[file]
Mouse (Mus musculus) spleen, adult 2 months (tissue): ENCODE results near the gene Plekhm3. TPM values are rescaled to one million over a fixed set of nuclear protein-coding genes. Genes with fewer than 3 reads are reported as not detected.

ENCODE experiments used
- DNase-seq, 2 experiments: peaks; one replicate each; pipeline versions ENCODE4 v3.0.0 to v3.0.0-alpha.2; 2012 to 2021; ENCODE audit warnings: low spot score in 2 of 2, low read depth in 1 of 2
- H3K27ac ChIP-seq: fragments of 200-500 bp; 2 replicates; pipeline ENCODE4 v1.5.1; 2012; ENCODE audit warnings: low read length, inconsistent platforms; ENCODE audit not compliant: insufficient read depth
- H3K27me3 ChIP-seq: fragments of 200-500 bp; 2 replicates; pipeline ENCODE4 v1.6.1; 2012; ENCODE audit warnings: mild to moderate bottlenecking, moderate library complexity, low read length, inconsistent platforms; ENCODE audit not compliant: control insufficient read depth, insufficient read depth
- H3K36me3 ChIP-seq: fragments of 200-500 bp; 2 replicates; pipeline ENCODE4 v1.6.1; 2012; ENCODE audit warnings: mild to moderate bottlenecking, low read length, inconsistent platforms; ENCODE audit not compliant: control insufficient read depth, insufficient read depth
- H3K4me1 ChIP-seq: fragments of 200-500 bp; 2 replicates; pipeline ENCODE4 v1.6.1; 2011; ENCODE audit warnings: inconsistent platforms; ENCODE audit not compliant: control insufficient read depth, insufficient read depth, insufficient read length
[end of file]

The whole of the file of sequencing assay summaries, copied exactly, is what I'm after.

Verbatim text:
Mouse (Mus musculus) spleen, adult 2 months (tissue): ENCODE results near the gene Plekhm3. TPM values are rescaled to one million over a fixed set of nuclear protein-coding genes. Genes with fewer than 3 reads are reported as not detected.

ENCODE experiments used
- DNase-seq, 2 experiments: peaks; one replicate each; pipeline versions ENCODE4 v3.0.0 to v3.0.0-alpha.2; 2012 to 2021; ENCODE audit warnings: low spot score in 2 of 2, low read depth in 1 of 2
- H3K27ac ChIP-seq: fragments of 200-500 bp; 2 replicates; pipeline ENCODE4 v1.5.1; 2012; ENCODE audit warnings: low read length, inconsistent platforms; ENCODE audit not compliant: insufficient read depth
- H3K27me3 ChIP-seq: fragments of 200-500 bp; 2 replicates; pipeline ENCODE4 v1.6.1; 2012; ENCODE audit warnings: mild to moderate bottlenecking, moderate library complexity, low read length, inconsistent platforms; ENCODE audit not compliant: control insufficient read depth, insufficient read depth
- H3K36me3 ChIP-seq: fragments of 200-500 bp; 2 replicates; pipeline ENCODE4 v1.6.1; 2012; ENCODE audit warnings: mild to moderate bottlenecking, low read length, inconsistent platforms; ENCODE audit not compliant: control insufficient read depth, insufficient read depth
- H3K4me1 ChIP-seq: fragments of 200-500 bp; 2 replicates; pipeline ENCODE4 v1.6.1; 2011; ENCODE audit warnings: inconsistent platforms; ENCODE audit not compliant: control insufficient read depth, insufficient read depth, insufficient read length